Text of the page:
Related to this project, further GCRF-IPPF also allowed us to explore the impact of moringa on the human gut microbiota, as well as the metabolism profile. We found that across four well characterised faecal microbiomes, moringa significantly modulated several bacterial species There was a significant increase in several short chain fatty acids and in anti-inflammatory phenolic metabolites. These interesting impacts on the microbiome and its functional output strengthen the hypothesis that NUS are likely to support healthy development of the gut microbiota in infants.
Exploitation Route We believe that this short GCRF project has delivered a dynamic model of how agriculture could potentially provide solutions to nutritional insecurity, supporting agrobiodiversity, as well as opportunities for commercialisation. We have secured a strong network within Sub-Saharan Africa and feel confident that we can move forward to explore the potential of NUS to deliver crop diversity, as well demonstrating that moringa could contribute to the development of food products to supply scaled-up nutrition programmes. We also have preliminary data to show that moringa beneficially modulates the gut microbiome. This along with comprehensive nutritional data for wider NUS would allow us to focus on delivering a dietary intervention aimed at improving infant nutrition.
Sectors Agriculture, Food and Drink

 
Description We have provided a higher value novel palatable moringa formulation and demonstrated that it maintained the bioavailability of its the nutrients and other beneficial components. From this, a patent has been filed and initial private R&D investment secured. Our partners (Africa Growing plc) are developing a marketing strategy and looking at opportunities to scale-up production. Although at an early development stage, we also have several other commercial products in the development pipeline.
First Year Of Impact 2019
Sector Agriculture, Food and Drink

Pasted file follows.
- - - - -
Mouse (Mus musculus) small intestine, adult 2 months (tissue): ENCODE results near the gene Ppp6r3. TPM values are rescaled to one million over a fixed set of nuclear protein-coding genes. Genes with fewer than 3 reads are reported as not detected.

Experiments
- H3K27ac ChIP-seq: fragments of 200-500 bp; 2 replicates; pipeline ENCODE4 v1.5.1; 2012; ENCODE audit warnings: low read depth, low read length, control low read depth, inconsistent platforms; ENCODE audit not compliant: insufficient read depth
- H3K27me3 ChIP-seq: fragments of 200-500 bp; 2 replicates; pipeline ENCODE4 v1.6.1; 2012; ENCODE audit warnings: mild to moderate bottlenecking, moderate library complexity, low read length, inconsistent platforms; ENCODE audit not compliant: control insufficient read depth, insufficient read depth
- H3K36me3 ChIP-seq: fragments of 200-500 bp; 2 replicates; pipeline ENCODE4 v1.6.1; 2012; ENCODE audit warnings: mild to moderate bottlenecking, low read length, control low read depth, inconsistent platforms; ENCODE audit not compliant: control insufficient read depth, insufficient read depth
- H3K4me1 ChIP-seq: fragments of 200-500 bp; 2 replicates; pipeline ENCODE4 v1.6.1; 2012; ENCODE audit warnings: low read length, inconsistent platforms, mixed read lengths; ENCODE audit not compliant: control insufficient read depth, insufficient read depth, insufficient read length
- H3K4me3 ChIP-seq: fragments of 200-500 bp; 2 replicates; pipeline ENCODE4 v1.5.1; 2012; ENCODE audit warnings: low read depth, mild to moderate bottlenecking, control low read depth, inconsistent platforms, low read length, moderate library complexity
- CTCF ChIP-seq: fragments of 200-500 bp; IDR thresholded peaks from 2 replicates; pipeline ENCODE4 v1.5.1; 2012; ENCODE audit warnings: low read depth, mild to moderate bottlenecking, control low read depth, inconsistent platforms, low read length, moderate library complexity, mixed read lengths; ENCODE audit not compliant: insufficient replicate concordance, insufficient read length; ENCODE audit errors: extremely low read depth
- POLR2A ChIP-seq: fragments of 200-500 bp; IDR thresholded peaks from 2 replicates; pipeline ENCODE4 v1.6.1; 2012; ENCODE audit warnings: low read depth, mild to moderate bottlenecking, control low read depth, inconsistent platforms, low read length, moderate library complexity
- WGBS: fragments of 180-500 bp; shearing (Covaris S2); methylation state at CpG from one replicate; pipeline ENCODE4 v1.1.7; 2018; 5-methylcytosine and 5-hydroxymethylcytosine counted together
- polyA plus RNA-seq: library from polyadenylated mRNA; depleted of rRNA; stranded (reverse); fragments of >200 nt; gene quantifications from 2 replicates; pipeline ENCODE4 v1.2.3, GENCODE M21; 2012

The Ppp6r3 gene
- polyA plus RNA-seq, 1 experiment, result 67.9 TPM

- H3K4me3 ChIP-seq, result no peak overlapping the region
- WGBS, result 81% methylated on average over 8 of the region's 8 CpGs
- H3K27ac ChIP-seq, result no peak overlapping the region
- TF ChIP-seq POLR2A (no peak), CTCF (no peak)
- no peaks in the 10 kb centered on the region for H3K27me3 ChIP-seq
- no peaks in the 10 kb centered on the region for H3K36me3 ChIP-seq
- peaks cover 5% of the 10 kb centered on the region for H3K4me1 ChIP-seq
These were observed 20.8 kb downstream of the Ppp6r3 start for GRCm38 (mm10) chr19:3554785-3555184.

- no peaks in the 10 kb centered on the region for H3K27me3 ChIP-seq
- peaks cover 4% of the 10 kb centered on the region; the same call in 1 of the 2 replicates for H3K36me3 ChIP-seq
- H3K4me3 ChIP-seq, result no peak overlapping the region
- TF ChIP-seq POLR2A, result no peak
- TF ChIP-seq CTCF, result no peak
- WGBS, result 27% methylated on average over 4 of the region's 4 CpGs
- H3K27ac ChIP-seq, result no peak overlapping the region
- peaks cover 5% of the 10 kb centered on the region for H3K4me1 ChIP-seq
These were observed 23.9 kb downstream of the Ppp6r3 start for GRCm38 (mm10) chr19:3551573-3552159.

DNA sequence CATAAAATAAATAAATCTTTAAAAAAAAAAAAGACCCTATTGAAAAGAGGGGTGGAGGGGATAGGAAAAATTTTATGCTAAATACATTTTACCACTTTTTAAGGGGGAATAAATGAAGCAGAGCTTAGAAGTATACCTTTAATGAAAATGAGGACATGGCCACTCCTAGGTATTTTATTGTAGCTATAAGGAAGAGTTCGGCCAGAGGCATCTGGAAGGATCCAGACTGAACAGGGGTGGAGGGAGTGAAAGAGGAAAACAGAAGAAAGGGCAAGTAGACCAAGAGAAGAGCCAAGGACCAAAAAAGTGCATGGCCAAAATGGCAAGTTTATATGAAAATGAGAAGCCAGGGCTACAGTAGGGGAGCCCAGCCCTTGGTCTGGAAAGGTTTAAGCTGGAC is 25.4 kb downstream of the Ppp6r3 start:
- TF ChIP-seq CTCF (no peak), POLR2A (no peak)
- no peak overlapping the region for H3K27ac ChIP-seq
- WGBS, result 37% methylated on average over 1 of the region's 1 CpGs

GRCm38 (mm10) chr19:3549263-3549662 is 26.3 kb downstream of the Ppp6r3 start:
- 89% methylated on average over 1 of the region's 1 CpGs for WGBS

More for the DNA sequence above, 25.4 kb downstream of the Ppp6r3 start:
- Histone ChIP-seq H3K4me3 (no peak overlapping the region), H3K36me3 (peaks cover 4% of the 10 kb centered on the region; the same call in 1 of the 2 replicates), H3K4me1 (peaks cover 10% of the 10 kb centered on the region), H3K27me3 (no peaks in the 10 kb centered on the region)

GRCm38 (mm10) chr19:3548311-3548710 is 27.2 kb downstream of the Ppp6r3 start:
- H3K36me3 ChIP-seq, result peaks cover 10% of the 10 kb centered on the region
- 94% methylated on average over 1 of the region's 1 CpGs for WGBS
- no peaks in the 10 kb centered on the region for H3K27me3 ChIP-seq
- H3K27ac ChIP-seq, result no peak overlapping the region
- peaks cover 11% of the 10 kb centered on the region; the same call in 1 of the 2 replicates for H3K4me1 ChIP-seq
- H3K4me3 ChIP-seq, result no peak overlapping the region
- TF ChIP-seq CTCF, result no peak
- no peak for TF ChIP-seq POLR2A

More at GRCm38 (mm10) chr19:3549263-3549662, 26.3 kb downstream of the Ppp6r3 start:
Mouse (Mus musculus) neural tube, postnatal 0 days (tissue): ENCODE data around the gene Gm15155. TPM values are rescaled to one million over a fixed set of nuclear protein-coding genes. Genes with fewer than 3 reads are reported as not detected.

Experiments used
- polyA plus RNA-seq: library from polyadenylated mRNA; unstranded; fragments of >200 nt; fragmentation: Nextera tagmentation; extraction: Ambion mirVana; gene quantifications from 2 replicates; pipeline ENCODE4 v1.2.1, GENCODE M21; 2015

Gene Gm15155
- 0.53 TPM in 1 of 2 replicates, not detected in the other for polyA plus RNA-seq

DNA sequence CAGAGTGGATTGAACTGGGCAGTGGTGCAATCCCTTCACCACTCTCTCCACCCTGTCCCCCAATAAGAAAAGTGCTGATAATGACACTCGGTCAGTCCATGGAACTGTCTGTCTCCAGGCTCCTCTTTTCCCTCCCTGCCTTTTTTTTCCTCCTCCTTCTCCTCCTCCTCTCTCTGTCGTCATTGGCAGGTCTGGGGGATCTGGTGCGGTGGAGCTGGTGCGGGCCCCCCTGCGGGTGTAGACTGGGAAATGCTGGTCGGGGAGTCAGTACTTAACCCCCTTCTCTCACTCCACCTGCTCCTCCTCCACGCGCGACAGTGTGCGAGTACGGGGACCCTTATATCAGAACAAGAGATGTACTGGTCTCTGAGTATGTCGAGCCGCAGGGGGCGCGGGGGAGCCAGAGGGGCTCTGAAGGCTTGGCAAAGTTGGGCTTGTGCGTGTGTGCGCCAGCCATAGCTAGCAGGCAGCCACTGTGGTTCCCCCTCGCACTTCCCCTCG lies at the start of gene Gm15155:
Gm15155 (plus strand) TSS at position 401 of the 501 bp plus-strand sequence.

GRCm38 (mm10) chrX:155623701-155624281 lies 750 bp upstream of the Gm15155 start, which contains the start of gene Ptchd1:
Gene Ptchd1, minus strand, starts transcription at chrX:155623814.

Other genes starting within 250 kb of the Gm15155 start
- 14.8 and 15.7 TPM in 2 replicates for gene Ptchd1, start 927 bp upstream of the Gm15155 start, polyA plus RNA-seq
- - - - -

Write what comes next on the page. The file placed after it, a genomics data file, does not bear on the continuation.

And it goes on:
Impact Types Societal,Economic

 
Description GCRF IPPF
Amount £10,000 (GBP)
Organisation University of Aberdeen 
Sector Academic/University
Country United Kingdom
Start 01/2018 
End 06/2018
 
Description GCRF IPPF
Amount £9,648 (GBP)
Organisation University of Aberdeen 
Sector Academic/University
Country United Kingdom
Start 01/2018 
End 06/2018
 
Title Phytate Analysis 
Description New method developed to measure phytate, myoinositol and all intermediates. 
Type Of Material Biological samples 
Year Produced 2018 
Provided To Others? No  
Impact Method will facilitate the measurement of these plant metabolites, which have important nutritional attributes in the samples collected for this study, as well as future research programmes. 
 
Title Moringa Nutritional Database 
Description Database comprising nutritional data (macronutrients, micronutrients, anti-nutrients and non-nutrient bioactives) for Moringa samples collected at different sites in Malawi 
Type Of Material Database/Collection of data 
Year Produced 2018 
Provided To Others? No  
Impact Currently for research project only. 
 
Description Gut Microbiology 
Organisation University of Aberdeen
Country United Kingdom 
Sector Academic/University 
PI Contribution Award of GCRF IPPF has facilitated collaboration with gut microbiologists to understand the impact of Moringa on the microbiota, as well as microbial transformation of Moringa constituents.
Collaborator Contribution Partners will perform microbial sequencing and provide microbial isolates to undertake this work.
Impact No outputs/outcomes to report yet. Multidisciplinary: microbiology, microbial ecology, chemistry, food science
Start Year 2018